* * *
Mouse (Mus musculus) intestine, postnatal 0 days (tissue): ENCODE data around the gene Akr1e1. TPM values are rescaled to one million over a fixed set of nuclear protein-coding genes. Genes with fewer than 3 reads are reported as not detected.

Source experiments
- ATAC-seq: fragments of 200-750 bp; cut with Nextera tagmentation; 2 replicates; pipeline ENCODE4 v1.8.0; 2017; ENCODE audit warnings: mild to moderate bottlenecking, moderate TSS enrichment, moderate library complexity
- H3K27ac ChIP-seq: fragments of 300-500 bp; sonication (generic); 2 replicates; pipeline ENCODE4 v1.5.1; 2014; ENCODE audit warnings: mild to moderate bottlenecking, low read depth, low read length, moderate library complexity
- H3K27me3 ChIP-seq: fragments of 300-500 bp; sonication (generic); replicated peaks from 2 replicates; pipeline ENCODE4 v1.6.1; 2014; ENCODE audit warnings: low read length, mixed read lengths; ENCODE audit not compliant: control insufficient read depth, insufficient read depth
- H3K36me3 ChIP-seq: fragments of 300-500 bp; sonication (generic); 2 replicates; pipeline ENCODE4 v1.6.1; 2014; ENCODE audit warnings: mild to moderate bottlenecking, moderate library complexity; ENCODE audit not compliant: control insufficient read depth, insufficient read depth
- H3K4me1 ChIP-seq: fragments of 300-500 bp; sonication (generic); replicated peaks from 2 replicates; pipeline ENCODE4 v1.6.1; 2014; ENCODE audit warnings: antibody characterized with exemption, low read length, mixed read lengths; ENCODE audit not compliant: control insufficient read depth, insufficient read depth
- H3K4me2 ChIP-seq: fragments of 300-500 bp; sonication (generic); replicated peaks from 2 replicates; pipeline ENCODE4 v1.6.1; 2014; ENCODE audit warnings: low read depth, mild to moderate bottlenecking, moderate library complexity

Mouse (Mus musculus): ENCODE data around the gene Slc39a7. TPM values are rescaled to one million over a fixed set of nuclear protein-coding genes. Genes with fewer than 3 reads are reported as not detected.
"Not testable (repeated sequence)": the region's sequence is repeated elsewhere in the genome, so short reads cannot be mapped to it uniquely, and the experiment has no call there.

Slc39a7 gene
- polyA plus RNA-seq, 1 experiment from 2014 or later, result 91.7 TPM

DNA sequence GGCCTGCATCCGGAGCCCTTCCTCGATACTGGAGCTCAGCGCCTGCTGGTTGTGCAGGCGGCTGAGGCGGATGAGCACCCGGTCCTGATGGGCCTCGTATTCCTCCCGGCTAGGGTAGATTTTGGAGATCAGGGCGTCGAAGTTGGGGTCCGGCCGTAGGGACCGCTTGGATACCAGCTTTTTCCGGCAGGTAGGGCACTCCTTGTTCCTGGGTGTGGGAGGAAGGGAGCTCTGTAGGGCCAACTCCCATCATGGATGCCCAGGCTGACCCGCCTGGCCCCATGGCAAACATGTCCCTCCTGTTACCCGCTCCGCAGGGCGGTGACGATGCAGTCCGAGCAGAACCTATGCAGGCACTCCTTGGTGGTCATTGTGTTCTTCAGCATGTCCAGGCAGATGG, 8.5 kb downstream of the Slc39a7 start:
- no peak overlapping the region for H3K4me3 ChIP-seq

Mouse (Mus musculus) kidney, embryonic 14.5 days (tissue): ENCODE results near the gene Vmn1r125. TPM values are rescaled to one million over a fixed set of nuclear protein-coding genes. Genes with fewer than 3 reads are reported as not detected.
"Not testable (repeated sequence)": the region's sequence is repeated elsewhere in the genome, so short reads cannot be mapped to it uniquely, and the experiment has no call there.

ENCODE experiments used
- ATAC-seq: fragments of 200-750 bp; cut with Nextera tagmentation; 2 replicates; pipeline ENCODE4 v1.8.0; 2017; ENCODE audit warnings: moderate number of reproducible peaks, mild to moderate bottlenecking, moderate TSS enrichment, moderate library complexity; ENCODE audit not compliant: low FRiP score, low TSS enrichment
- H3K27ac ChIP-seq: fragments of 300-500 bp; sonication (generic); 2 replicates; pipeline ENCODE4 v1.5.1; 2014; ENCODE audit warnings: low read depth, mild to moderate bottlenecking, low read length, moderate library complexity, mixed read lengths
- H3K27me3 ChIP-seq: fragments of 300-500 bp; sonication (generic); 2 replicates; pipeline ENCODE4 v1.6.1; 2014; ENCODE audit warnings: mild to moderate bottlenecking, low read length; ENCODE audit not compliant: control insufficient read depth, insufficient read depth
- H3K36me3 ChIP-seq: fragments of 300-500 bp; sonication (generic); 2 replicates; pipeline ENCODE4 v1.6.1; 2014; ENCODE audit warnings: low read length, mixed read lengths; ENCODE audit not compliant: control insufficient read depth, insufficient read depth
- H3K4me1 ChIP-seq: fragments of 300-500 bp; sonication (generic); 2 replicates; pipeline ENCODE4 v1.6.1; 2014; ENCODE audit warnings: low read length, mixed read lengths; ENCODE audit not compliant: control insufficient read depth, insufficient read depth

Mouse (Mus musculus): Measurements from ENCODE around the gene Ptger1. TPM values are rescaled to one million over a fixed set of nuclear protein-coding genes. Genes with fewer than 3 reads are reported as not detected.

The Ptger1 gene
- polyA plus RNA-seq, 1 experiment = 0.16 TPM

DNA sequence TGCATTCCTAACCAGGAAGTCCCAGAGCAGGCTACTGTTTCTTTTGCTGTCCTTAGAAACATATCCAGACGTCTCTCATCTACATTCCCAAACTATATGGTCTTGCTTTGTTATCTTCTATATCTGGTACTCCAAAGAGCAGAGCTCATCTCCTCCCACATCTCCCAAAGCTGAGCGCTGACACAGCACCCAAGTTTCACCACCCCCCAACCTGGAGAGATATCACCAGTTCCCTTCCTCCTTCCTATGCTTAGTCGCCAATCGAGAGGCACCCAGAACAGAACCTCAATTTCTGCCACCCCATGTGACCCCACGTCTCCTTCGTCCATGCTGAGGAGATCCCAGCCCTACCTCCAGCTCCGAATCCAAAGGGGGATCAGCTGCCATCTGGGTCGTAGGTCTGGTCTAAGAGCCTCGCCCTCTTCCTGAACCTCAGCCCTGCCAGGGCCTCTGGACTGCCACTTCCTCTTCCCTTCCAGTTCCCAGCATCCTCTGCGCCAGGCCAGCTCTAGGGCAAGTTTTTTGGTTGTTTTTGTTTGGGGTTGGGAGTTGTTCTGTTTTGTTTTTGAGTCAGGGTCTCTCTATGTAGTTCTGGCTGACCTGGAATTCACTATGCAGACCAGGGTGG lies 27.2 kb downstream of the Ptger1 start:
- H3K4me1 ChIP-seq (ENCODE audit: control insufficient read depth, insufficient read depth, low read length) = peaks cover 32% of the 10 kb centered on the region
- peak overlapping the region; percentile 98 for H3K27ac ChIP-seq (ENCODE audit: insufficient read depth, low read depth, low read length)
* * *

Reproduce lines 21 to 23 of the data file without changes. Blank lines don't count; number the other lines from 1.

- H3K36me3 ChIP-seq: fragments of 300-500 bp; sonication (generic); 2 replicates; pipeline ENCODE4 v1.6.1; 2014; ENCODE audit warnings: low read length, mixed read lengths; ENCODE audit not compliant: control insufficient read depth, insufficient read depth
- H3K4me1 ChIP-seq: fragments of 300-500 bp; sonication (generic); 2 replicates; pipeline ENCODE4 v1.6.1; 2014; ENCODE audit warnings: low read length, mixed read lengths; ENCODE audit not compliant: control insufficient read depth, insufficient read depth

Mouse (Mus musculus): Measurements from ENCODE around the gene Ptger1. TPM values are rescaled to one million over a fixed set of nuclear protein-coding genes. Genes with fewer than 3 reads are reported as not detected.